Repeating a class-wow in my CofN if you did poorly, in almost every case they just kicked you out! Be thankful you have an opportunity to improve your skills. I 'm not sure I'd like to base licence on skills I got in a class I passed just by the skin of my teeth! It's not a race. I had to take most of my non-nursing classes before my nursing because I couldn't afford not to work and couldn't handle more than 10-12 credit hours. By taking a 5 year bsn over 6-7 years I did better and could focus on my nursing classes when it counted.

Dee_RN

92 Posts

Specializes in Med-Surg, Neuro, Nephrology, Pulmonology. Has 4 years experience.
I will be repeating ob/peds in january. I failed by one point also. I'm just dealing with it because this time I know I'll pass for sure. Taking the class over might not be a bad thing, you'll have a advantage because you've seen the material already. You might even get an A.

I too failed OB/PEDS by one point and I cannot stop the tears from coming. This would have been my last semester but instead I have an additional 3 months left. I Knw tht ppl will be asking me "Oh what happened?" and I dnt think I am prepared to answer them. What DO I DO? I knw i need to prepare myself and get my mind focused for this semester, but the anger, and fear seems to put a damper on me.

novavida

30 Posts

I just dropped Med sug IV before they failed me. I was not doing so good in clinicals and started getting bad in Theory. We need 80% to pass. I am feeling a total failure. I am aloud to start Psyhc this semester, but not able to graduated with the rest of my class. It is so painful. I filled out a re-admission form to get back next Spring and finish the program. But all depends of seat availability. It hurts!

hale_yeah

3 Posts

I had to repeat my mental health class because I was 2 points below the requirements. It was really hard initially, but i didn't realize how much anxiety I had working with this population that ended up not allowing me to do well in class This class was my first C in nursing school, and it was hard to think that getting a C in my program held me back. I did however, get an A in my clinical and theory the next semester after repeating it.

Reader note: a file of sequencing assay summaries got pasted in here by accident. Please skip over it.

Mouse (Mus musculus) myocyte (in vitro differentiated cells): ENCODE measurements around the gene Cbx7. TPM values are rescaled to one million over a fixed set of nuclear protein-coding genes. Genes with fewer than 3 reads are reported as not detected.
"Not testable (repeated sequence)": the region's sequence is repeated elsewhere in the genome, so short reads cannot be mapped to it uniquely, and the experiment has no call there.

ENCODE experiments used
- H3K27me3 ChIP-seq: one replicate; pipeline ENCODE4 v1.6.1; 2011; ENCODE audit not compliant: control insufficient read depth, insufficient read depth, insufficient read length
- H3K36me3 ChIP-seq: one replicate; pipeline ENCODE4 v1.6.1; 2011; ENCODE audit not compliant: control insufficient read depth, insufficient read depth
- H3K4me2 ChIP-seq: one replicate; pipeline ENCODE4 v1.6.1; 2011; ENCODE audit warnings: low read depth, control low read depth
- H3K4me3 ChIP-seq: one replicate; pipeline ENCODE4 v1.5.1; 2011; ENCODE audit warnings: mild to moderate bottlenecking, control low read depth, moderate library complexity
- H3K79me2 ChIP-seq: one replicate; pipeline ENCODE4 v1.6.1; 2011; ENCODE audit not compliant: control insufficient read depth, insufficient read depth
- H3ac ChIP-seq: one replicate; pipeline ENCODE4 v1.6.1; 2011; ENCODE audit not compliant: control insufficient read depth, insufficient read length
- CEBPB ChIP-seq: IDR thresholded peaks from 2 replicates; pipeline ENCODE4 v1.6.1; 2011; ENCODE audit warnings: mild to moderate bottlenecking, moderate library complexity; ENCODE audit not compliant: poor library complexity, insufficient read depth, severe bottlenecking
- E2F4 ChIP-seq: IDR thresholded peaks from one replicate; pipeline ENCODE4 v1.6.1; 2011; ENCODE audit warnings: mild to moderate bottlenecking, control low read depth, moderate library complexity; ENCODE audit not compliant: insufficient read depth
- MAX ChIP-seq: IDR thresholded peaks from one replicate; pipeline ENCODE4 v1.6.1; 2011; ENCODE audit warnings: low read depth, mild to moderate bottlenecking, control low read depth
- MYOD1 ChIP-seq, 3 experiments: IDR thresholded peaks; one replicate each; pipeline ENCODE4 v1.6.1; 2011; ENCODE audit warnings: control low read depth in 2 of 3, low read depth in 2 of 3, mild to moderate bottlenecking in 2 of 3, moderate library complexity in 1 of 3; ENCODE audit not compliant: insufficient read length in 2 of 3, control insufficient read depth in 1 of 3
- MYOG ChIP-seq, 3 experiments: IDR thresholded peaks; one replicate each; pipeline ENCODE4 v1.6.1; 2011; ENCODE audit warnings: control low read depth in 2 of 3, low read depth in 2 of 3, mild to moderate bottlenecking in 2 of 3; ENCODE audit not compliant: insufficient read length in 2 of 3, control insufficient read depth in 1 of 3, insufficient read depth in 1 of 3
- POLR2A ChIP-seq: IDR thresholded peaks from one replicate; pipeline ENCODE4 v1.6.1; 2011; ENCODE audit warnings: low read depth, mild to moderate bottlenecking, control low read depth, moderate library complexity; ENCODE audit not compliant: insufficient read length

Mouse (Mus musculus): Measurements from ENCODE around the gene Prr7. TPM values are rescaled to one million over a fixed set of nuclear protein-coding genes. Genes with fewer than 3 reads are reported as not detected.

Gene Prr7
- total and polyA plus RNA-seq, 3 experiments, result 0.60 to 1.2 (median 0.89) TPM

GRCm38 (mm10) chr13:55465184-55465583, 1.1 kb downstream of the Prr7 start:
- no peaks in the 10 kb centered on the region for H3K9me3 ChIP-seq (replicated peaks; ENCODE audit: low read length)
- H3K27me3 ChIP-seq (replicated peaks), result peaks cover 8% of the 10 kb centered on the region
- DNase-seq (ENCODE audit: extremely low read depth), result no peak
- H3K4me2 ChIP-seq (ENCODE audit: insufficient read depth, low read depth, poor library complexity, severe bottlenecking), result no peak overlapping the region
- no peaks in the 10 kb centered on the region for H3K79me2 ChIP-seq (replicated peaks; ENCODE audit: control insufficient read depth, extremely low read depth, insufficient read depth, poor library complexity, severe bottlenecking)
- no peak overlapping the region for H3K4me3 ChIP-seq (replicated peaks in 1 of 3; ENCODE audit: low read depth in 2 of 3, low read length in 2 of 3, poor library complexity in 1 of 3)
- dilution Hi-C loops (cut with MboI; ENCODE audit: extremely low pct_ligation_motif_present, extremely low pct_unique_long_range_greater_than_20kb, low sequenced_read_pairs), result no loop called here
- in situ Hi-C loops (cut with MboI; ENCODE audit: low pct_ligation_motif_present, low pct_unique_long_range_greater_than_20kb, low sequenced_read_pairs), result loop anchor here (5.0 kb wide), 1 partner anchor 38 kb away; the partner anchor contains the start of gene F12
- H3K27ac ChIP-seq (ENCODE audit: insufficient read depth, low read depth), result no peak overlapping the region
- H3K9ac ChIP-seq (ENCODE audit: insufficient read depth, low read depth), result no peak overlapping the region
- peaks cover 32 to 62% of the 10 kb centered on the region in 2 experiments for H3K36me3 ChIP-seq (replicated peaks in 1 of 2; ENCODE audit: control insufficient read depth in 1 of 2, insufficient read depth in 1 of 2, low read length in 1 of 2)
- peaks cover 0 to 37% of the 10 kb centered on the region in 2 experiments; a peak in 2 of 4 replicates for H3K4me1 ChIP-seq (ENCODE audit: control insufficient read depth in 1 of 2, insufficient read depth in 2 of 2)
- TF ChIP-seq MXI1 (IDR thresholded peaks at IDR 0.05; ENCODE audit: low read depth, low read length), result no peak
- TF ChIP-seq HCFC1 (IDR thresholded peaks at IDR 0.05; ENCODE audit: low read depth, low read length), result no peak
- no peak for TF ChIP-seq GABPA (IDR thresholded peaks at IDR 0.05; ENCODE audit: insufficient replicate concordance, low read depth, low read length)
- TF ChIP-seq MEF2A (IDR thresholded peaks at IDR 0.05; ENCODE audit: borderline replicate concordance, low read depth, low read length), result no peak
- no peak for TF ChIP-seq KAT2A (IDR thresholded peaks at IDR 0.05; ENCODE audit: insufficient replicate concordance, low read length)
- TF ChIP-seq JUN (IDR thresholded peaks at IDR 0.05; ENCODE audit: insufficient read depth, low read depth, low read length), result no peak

I got over my anxiety and ended up working well with this population and even helped some of my other classmates. My instructors where even impressed. I got A's in both my clinical and theory class. It was worth it. I still get to graduate this year but not in April, I'll be walking in December. It can be hard to repeat a class, especially since it take so much to get into a program but that doesn't mean that anyone would be any less of a nurse in the future. I talked to one of my instructors and she said that she was really impressed with how I dealt with this set back. Many students who walk out of nursing school with A's don't know what it's like to have a setback. When you interview with employers, they're going to ask you questions about struggles. Those who went in and out of nursing school with excellent grades may not know what it's like to have set backs. For those of us that do, employers will be more impressed because of our experience. It may not be ideal in many of our situations, but you have to have faith that you'll walk out with more from nursing school as a result of repeating a class than if you didn't. It doesn't make anyone any less of a good nurse.